Andy Slye, Kobra Toldya, EddieX and Robert Rosenfeld met in Nashville to record promotional videos with Recurrent. Each one starred in their own version with the others playing a supporting role — for example, in Kobra’s video Andy, Eddie and Robert are visible in the background. You can watch them here!
Each quarter we publish a new report with the latest industry data. Browse this section to review previous reports and their findings.
Q4 2023 Report
- Used EV sales, as a segment, now dwarf the sales of every new EV model besides Tesla Model Y and 3.
- The Recurrent Price Index, which tracks the overall used EV market pricing, has fallen 32% year-over-year to an average of $27,800 -- a level last seen in early 2021.
- Nearly 30% of used EVs now qualify for $4000 clean vehicle credit, just ahead of point-of-sale rebate regulations, beginning January 1.
Q3 2023 Report
- Used EV prices continue to fall, with nearly 40% of inventory is under $30K
- If you’re looking for a specific make or model of used EV, where you look matters. Here are states that have the most inventory by brand.
- Used Teslas hold their value – but not last year’s models. Tesla continues to drive down its own prices in a bid to capture market share, accelerating one-year depreciation.
- After two years of wild ups and downs, used EV prices are settling almost exactly where they were in April 2021. However, an influx of newer model-year vehicles into the second hand market keeps the average price market-wide around $38,000
- Used Teslas hold value better than most luxury cars despite five rounds - and counting - of price cuts to the full lineup since January.
- Metro areas with rapidly growing used EV markets share many characteristics: average commutes under 30 minutes, median age under 40 and median income in the mid-to-high $70K
- Used EV Market Triples in Size - the number of electric cars in inventory is not just a measure of a growing market. It also can indicate that vehicles are sitting longer on dealer lots, as a result of higher interest rates.
- Recurrent Price Index has fallen 17% from its July 2022 peak, driven by falling prices in the used Chevy Bolt and Tesla Model 3
- The number of used EVs that are potentially eligible for a tax credit is up 30%
- Used EV prices are beginning to decline, albeit, slowly
- Only 12% of used EVs would qualify for a used car tax credit today
- Used plug-in hybrids will dominate tax credit eligibility early in the year
- Market data suggests that 2017 and older model year EVs are most likely to be eligible for used EV tax credits in 2023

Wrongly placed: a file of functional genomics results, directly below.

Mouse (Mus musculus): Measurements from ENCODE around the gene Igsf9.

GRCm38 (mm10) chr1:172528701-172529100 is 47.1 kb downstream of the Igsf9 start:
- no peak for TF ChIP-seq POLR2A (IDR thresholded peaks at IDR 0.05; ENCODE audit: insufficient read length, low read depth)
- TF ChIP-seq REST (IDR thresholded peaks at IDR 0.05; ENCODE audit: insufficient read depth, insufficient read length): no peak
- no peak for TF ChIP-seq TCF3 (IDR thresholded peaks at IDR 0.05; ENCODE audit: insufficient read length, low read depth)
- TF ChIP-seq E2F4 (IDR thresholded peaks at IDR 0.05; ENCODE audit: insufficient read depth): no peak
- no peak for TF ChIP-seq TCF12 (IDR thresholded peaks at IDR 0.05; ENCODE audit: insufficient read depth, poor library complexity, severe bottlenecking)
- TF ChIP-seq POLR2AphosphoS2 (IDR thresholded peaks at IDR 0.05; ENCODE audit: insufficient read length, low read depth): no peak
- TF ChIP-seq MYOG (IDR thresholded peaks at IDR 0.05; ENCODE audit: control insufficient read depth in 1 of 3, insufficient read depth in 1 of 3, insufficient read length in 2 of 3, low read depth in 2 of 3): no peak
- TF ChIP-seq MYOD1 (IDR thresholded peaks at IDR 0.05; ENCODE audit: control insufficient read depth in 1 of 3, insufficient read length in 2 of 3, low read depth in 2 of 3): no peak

Q3 2022 Report
According to our inventory data, derived from over 50,000 car dealers, roughly one third of the estimated 158,689 total EV sales in Q1 2022 were used cars – official Q2 numbers are still pending. In fact, after new Tesla sales, used EVs make up the second largest portion of EV purchases.
Some other quick stats before we dive into the theme of the quarter:
- The average price of used EVs in July 2022 was $40,714, well above the newly proposed $25,000 used EV tax credit limit.
- 17.9% of used EV sales in the past 90 days were under $25,000.
- The average minimum listing price for used EVs that Recurrent tracks (including lots of like-new 2022 "used" cars) is $29,400.
Q2 2022 Report
- Higher used EV prices are the new normal
- The rise of the "new" used car
- Chevy Bolt battery replacements prove that calendar age matters
- The Tesla Model 3 takeover is here
Q1 2022 Report
- It’s still a seller’s market for used EVs
- Used EV prices are continuing to rise
- Used EV prices still higher than used ICE prices
- New Tesla price hikes in 2021 are causing used Tesla prices to soar
- People are talking a lot about Tesla battery replacements
Q3 2021 Report
- Compares climbing used EV prices to all used cars
- Revisits the state of the used EV market six months after our first report
- Determines the percent of used EV values below an important $25,000 price point
- Monitors a significant contraction in used EV inventory by state
In July, both Recurrent sales data and national analyses suggested that used car prices were starting to level off. The past two months of price data is further evidence that the market has stabilized. For used EVs, we saw a 2.32% price increase in from July to August, and a 0.39% increase going into September. Meanwhile, the overall used car price index saw a decline of 1.5% from August to September, meaning that used EVs pricing outpaced the used combustion engine market. We will continue to track this trend after this year of anomalous pricing.